Today I had the privilege of sitting in on a strategic planning meeting for the Columbia Museum of Art. One of the most important topics brought to the table was how institutions such as museums and libraries should modernize themselves. Museums are a nineteenth century creation, and while their core purpose – public service – remains the same, the role they play in the community and the world is rapidly changing.
It used to be that museums stood alone like an island. The institution of the museum operated independently from the community and any information coming from it had a top-down flow (for example, education came only from experts to patrons and never the other way around). With a younger generation of patrons growing up with a wealth of interactive technology, museums need to reevaluate the way they relate to the public.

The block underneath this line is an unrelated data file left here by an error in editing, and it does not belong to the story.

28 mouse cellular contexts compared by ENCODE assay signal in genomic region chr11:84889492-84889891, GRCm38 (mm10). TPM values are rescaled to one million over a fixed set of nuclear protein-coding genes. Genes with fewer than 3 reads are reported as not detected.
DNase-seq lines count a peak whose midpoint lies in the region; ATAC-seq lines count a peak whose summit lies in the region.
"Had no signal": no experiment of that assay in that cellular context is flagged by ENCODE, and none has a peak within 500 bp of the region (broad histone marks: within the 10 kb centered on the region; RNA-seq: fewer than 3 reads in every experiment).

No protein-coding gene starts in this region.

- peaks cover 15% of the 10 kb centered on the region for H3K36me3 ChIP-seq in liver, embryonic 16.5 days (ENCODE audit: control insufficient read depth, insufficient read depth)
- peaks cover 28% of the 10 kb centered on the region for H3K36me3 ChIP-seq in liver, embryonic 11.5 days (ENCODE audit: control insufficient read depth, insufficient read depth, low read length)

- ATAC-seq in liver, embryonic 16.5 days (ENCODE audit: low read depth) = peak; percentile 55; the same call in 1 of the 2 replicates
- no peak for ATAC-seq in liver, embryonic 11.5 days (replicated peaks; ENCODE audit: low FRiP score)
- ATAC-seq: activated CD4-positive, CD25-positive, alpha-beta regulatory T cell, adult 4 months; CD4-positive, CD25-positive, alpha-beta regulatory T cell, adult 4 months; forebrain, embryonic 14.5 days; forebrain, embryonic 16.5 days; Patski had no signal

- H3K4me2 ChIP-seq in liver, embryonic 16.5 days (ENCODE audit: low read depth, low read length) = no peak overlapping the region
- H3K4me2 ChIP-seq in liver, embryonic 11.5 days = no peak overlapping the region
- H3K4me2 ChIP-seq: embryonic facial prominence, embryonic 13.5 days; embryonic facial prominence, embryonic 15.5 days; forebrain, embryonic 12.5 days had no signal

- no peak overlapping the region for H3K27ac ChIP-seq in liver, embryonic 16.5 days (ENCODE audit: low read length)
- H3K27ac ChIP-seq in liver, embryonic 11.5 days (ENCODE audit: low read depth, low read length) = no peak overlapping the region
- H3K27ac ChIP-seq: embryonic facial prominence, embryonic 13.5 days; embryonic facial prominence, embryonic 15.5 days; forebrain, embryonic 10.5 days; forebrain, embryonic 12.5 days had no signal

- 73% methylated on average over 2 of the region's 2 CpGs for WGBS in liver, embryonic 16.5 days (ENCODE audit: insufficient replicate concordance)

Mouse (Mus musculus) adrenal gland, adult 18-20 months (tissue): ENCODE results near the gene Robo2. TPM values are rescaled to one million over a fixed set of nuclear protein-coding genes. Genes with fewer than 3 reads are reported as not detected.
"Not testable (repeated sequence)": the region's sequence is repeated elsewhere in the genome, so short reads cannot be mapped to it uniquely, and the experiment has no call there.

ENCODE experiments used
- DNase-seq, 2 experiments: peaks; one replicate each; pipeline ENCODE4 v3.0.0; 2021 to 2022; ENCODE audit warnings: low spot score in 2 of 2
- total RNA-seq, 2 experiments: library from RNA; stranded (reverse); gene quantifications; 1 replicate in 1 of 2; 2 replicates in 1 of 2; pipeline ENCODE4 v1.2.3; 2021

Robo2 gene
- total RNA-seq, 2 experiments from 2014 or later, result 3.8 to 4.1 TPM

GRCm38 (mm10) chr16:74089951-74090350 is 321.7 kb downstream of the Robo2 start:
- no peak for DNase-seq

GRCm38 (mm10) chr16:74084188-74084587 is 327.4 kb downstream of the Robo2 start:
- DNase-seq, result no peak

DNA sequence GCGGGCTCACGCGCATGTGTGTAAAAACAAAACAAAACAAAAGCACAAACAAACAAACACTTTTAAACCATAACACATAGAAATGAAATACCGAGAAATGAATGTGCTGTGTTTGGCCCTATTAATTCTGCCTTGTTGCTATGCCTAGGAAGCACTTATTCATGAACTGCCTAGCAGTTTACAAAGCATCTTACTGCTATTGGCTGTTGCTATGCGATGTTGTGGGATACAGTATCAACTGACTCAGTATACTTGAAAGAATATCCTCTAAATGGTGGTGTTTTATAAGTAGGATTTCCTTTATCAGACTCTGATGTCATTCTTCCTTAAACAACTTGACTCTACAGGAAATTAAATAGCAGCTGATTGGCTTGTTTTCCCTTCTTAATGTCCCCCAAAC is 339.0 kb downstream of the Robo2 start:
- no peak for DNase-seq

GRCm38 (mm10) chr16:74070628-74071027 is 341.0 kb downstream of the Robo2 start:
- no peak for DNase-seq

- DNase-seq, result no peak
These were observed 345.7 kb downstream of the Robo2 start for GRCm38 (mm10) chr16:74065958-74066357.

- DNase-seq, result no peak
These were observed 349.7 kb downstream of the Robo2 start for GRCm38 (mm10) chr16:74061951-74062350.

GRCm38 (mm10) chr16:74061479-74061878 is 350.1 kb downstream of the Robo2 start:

The most common theme of the discussion was visitor driven content. Museums should not only host an art history lecture or public program because they feel confident that the visitors will benefit, but they need to listen to the public and generate content that the community really wants and will use. One of the most interesting things I learned at the meeting was that traditional art history lectures, thought to be of the more “nineteenth century” museum model, were more highly attended in years when the CMA hosts more patron friendly events and services.
So there is a place for the expert and the curator! I was biting my nails the entire time because I realized just how old fashioned I had been thinking. I grew up looking up to the bastion of old world museums and not branching out to thinking of the symbiotic relationship between museum and community. When we host a community gallery show, or a ladies night, for instance, it makes visitors more receptive to traditional elements like lectures and even the permanent collection itself. Patrons become more invested in curatorial work and behind the scenes expertise.
I’m going to continue to learn all I can about the new role of museums, especially my beloved museum, in the 21st century. I hope to make this an ongoing series!